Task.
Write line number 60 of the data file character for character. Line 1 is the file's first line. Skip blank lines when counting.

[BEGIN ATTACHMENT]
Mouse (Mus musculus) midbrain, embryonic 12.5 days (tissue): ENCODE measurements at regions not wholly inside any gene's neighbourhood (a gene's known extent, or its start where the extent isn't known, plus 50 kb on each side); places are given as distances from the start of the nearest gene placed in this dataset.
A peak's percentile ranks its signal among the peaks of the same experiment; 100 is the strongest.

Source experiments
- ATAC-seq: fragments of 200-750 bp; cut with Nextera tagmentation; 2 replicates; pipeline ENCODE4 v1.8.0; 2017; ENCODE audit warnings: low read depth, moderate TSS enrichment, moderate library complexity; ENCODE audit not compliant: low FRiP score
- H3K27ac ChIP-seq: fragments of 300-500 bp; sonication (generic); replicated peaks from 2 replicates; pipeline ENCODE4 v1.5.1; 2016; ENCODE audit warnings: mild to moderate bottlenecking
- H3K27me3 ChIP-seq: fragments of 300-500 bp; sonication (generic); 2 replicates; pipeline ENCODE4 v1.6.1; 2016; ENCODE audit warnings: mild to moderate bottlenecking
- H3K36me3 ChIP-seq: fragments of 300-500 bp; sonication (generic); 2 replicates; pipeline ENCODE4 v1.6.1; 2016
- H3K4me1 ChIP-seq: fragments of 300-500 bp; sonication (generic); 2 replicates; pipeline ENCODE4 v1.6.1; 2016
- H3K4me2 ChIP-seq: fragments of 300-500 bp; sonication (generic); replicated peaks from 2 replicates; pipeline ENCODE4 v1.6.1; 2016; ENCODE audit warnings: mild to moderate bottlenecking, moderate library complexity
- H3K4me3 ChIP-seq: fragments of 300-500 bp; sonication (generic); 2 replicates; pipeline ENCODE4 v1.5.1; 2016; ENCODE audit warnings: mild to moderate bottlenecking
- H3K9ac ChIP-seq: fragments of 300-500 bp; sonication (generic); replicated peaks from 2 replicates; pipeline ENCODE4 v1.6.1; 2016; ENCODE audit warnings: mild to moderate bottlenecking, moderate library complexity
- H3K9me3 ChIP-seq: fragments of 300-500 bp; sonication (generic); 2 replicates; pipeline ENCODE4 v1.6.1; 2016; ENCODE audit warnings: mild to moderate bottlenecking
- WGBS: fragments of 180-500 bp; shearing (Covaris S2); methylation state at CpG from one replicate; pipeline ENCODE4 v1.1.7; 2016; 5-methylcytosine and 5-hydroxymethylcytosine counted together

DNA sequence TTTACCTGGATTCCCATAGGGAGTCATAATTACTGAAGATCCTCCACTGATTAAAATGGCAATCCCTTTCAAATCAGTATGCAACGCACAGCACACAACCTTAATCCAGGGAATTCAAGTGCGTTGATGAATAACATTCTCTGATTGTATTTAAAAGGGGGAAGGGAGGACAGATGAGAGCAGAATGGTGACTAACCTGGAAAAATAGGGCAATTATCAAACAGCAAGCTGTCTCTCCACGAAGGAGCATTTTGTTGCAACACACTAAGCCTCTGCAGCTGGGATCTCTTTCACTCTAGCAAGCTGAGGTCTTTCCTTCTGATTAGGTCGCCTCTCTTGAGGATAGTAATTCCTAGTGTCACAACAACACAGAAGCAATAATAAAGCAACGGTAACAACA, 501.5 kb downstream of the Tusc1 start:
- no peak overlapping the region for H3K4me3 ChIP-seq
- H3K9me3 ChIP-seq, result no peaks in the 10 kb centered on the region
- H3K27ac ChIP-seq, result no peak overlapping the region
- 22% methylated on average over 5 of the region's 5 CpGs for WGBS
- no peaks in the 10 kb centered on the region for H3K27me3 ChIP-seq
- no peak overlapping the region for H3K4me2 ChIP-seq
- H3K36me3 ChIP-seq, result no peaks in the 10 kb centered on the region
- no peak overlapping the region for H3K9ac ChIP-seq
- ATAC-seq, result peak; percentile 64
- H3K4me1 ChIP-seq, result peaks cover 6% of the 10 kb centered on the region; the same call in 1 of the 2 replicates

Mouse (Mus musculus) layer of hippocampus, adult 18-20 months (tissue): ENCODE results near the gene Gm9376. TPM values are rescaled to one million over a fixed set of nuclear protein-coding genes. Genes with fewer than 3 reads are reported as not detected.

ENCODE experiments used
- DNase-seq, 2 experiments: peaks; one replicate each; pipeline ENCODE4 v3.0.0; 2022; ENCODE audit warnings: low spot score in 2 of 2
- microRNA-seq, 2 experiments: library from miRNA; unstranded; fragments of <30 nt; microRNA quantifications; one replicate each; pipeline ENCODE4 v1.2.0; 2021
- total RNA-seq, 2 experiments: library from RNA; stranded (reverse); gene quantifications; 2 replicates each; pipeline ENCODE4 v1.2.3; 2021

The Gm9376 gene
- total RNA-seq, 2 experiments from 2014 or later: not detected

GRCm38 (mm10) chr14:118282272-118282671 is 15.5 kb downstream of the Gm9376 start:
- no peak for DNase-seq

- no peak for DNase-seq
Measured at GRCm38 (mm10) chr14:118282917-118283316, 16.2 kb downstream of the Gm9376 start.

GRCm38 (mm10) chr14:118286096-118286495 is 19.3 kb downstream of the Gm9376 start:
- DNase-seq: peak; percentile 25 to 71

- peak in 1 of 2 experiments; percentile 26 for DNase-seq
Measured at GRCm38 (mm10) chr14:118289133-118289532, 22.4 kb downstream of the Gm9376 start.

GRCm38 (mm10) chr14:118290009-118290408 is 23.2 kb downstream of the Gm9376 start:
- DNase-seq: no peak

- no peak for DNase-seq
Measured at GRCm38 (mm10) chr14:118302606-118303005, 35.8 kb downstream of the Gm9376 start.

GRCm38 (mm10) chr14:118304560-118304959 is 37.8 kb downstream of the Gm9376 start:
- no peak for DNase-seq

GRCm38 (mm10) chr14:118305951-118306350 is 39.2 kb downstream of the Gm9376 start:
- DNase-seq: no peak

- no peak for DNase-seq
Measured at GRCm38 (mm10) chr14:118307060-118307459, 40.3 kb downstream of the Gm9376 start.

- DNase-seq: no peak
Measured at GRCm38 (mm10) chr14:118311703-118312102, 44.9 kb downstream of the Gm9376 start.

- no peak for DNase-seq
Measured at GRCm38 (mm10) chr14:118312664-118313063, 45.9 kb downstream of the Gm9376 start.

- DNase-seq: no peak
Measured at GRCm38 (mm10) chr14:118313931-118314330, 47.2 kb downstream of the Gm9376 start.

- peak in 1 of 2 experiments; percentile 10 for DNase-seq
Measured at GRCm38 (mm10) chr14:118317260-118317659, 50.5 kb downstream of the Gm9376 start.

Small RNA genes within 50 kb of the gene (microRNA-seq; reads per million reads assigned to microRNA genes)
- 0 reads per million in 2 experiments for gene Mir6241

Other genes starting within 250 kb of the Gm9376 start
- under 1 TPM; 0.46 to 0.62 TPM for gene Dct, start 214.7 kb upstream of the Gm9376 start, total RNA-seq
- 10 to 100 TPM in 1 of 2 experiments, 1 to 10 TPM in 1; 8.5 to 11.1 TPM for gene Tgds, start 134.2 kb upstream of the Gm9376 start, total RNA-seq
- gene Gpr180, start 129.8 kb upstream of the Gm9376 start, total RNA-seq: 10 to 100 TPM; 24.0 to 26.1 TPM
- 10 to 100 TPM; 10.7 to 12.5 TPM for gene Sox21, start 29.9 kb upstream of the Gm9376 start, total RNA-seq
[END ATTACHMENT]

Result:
Other genes starting within 250 kb of the Gm9376 start